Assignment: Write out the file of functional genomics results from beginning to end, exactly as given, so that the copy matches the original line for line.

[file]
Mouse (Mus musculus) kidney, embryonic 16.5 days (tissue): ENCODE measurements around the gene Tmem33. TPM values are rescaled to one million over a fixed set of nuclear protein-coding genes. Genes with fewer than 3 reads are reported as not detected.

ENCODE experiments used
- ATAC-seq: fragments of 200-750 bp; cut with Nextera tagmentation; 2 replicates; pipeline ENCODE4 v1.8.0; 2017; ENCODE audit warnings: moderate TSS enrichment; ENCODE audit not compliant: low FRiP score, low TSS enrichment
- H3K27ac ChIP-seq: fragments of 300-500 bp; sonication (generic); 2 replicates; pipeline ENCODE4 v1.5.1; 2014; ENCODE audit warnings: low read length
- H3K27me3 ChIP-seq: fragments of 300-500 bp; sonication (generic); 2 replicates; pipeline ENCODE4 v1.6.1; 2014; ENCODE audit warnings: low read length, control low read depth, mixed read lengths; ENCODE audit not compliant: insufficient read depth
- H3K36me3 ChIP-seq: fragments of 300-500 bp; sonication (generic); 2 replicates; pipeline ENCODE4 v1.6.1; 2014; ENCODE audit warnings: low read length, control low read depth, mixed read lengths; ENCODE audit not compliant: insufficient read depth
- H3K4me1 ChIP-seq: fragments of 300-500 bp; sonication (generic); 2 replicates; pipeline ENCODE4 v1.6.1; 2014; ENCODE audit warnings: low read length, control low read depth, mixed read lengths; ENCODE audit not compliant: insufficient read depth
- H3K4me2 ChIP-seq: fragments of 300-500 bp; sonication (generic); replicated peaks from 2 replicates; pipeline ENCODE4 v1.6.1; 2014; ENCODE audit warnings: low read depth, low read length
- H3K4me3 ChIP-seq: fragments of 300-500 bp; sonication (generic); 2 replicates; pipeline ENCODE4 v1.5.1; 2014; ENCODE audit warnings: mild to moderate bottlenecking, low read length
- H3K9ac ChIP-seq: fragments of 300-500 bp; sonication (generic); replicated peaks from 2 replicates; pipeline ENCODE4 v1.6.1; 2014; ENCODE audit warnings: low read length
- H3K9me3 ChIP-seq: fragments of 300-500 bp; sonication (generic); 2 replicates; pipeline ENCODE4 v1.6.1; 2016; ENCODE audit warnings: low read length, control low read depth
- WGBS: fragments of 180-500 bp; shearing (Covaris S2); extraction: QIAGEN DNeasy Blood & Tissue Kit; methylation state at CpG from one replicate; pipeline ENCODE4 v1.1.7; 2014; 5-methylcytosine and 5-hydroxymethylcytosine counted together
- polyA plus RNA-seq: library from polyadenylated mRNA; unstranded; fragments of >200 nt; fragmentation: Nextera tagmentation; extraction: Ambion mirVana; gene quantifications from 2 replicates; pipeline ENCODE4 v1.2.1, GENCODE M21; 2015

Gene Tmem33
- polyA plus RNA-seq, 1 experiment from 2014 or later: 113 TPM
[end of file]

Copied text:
Mouse (Mus musculus) kidney, embryonic 16.5 days (tissue): ENCODE measurements around the gene Tmem33. TPM values are rescaled to one million over a fixed set of nuclear protein-coding genes. Genes with fewer than 3 reads are reported as not detected.

ENCODE experiments used
- ATAC-seq: fragments of 200-750 bp; cut with Nextera tagmentation; 2 replicates; pipeline ENCODE4 v1.8.0; 2017; ENCODE audit warnings: moderate TSS enrichment; ENCODE audit not compliant: low FRiP score, low TSS enrichment
- H3K27ac ChIP-seq: fragments of 300-500 bp; sonication (generic); 2 replicates; pipeline ENCODE4 v1.5.1; 2014; ENCODE audit warnings: low read length
- H3K27me3 ChIP-seq: fragments of 300-500 bp; sonication (generic); 2 replicates; pipeline ENCODE4 v1.6.1; 2014; ENCODE audit warnings: low read length, control low read depth, mixed read lengths; ENCODE audit not compliant: insufficient read depth
- H3K36me3 ChIP-seq: fragments of 300-500 bp; sonication (generic); 2 replicates; pipeline ENCODE4 v1.6.1; 2014; ENCODE audit warnings: low read length, control low read depth, mixed read lengths; ENCODE audit not compliant: insufficient read depth
- H3K4me1 ChIP-seq: fragments of 300-500 bp; sonication (generic); 2 replicates; pipeline ENCODE4 v1.6.1; 2014; ENCODE audit warnings: low read length, control low read depth, mixed read lengths; ENCODE audit not compliant: insufficient read depth
- H3K4me2 ChIP-seq: fragments of 300-500 bp; sonication (generic); replicated peaks from 2 replicates; pipeline ENCODE4 v1.6.1; 2014; ENCODE audit warnings: low read depth, low read length
- H3K4me3 ChIP-seq: fragments of 300-500 bp; sonication (generic); 2 replicates; pipeline ENCODE4 v1.5.1; 2014; ENCODE audit warnings: mild to moderate bottlenecking, low read length
- H3K9ac ChIP-seq: fragments of 300-500 bp; sonication (generic); replicated peaks from 2 replicates; pipeline ENCODE4 v1.6.1; 2014; ENCODE audit warnings: low read length
- H3K9me3 ChIP-seq: fragments of 300-500 bp; sonication (generic); 2 replicates; pipeline ENCODE4 v1.6.1; 2016; ENCODE audit warnings: low read length, control low read depth
- WGBS: fragments of 180-500 bp; shearing (Covaris S2); extraction: QIAGEN DNeasy Blood & Tissue Kit; methylation state at CpG from one replicate; pipeline ENCODE4 v1.1.7; 2014; 5-methylcytosine and 5-hydroxymethylcytosine counted together
- polyA plus RNA-seq: library from polyadenylated mRNA; unstranded; fragments of >200 nt; fragmentation: Nextera tagmentation; extraction: Ambion mirVana; gene quantifications from 2 replicates; pipeline ENCODE4 v1.2.1, GENCODE M21; 2015

Gene Tmem33
- polyA plus RNA-seq, 1 experiment from 2014 or later: 113 TPM